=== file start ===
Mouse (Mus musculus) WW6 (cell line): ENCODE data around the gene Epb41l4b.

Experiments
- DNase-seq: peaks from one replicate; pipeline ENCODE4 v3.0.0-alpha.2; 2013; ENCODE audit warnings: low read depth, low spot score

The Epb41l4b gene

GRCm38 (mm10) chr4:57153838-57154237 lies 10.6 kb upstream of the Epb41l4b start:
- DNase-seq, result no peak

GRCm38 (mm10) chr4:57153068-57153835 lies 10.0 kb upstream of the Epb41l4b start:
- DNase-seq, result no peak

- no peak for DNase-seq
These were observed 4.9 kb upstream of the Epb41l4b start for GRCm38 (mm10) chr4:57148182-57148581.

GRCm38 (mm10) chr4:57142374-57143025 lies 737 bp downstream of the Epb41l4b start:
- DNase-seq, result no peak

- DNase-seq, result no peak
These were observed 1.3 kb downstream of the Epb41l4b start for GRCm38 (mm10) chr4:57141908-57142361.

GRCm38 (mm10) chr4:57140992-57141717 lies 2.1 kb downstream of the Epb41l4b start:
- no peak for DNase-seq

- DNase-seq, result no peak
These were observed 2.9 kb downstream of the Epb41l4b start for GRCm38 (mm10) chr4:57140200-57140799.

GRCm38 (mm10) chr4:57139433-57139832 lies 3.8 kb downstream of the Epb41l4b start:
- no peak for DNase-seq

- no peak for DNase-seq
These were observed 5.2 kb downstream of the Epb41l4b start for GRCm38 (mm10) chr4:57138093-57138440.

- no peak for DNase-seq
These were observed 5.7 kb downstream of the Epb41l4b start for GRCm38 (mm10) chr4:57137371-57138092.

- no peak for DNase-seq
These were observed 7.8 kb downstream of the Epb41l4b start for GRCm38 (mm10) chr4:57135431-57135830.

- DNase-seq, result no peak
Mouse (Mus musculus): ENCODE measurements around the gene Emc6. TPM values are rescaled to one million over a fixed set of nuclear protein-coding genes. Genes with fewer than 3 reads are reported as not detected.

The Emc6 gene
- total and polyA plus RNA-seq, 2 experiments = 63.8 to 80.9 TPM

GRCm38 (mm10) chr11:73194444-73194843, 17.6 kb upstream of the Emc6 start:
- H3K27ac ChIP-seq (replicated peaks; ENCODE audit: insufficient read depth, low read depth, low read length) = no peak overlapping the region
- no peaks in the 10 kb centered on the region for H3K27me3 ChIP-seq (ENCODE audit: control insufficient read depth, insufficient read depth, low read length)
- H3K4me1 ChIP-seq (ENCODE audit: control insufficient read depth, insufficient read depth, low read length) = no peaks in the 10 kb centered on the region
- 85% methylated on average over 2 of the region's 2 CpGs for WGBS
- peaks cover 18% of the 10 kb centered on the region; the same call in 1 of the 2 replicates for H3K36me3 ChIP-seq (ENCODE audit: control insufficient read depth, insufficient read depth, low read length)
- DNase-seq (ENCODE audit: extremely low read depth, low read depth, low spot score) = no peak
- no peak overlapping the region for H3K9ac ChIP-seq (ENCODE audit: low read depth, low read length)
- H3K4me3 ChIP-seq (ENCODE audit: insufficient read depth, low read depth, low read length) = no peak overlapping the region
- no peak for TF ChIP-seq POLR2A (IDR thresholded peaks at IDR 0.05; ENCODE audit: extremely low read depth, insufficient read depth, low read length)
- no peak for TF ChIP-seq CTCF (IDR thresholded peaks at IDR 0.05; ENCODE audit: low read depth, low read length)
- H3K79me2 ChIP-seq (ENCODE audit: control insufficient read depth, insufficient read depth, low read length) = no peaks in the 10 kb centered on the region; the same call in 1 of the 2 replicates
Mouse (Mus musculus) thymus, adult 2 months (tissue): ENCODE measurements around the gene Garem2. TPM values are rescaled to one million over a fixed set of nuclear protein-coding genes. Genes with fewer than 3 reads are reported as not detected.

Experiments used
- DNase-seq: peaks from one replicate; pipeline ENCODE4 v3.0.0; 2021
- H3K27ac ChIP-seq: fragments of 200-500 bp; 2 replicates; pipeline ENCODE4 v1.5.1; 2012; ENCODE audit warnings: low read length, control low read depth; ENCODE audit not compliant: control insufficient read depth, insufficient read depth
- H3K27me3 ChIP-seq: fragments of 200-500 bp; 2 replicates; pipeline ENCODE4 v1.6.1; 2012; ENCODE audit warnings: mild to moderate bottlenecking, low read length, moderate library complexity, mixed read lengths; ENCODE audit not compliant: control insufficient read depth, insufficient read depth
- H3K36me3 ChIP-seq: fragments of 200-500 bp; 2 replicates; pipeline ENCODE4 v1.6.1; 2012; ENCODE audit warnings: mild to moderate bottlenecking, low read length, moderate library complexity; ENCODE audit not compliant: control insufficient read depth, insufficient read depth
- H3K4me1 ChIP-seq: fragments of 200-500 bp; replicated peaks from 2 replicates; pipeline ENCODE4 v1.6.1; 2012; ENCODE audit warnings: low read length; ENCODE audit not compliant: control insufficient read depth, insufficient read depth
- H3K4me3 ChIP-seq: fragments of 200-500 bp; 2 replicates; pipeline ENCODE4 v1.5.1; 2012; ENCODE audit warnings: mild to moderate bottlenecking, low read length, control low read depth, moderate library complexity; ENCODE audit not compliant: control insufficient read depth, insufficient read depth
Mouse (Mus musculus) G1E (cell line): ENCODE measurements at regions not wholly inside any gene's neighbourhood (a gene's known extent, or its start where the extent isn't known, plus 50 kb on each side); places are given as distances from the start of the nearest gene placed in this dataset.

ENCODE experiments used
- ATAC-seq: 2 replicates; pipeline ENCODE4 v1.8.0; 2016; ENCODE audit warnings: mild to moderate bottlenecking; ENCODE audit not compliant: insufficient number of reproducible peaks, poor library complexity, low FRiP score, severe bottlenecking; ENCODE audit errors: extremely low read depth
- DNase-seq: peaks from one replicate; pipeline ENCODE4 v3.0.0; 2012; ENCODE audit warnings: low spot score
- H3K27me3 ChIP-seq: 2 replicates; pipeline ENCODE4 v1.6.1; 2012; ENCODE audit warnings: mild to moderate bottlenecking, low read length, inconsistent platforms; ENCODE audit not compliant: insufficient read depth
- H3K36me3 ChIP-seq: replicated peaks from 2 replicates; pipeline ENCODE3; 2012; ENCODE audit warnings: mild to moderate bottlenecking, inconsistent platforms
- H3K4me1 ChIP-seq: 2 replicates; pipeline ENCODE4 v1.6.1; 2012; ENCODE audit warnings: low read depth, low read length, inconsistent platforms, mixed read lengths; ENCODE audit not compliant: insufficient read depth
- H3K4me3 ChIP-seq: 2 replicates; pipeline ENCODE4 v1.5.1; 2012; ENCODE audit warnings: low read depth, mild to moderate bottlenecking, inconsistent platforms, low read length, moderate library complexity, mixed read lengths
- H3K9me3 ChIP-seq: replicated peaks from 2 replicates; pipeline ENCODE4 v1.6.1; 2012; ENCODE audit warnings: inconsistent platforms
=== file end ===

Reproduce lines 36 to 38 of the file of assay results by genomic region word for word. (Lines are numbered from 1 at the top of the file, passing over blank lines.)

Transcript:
- peaks cover 18% of the 10 kb centered on the region; the same call in 1 of the 2 replicates for H3K36me3 ChIP-seq (ENCODE audit: control insufficient read depth, insufficient read depth, low read length)
- DNase-seq (ENCODE audit: extremely low read depth, low read depth, low spot score) = no peak
- no peak overlapping the region for H3K9ac ChIP-seq (ENCODE audit: low read depth, low read length)